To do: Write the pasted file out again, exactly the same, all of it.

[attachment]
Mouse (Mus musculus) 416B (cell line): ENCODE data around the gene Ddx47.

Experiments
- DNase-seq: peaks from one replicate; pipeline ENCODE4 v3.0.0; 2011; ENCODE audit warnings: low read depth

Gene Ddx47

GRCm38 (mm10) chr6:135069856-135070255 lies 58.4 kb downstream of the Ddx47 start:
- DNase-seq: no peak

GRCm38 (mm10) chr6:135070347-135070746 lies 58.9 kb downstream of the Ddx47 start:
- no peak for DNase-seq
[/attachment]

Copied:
Mouse (Mus musculus) 416B (cell line): ENCODE data around the gene Ddx47.

Experiments
- DNase-seq: peaks from one replicate; pipeline ENCODE4 v3.0.0; 2011; ENCODE audit warnings: low read depth

Gene Ddx47

GRCm38 (mm10) chr6:135069856-135070255 lies 58.4 kb downstream of the Ddx47 start:
- DNase-seq: no peak

GRCm38 (mm10) chr6:135070347-135070746 lies 58.9 kb downstream of the Ddx47 start:
- no peak for DNase-seq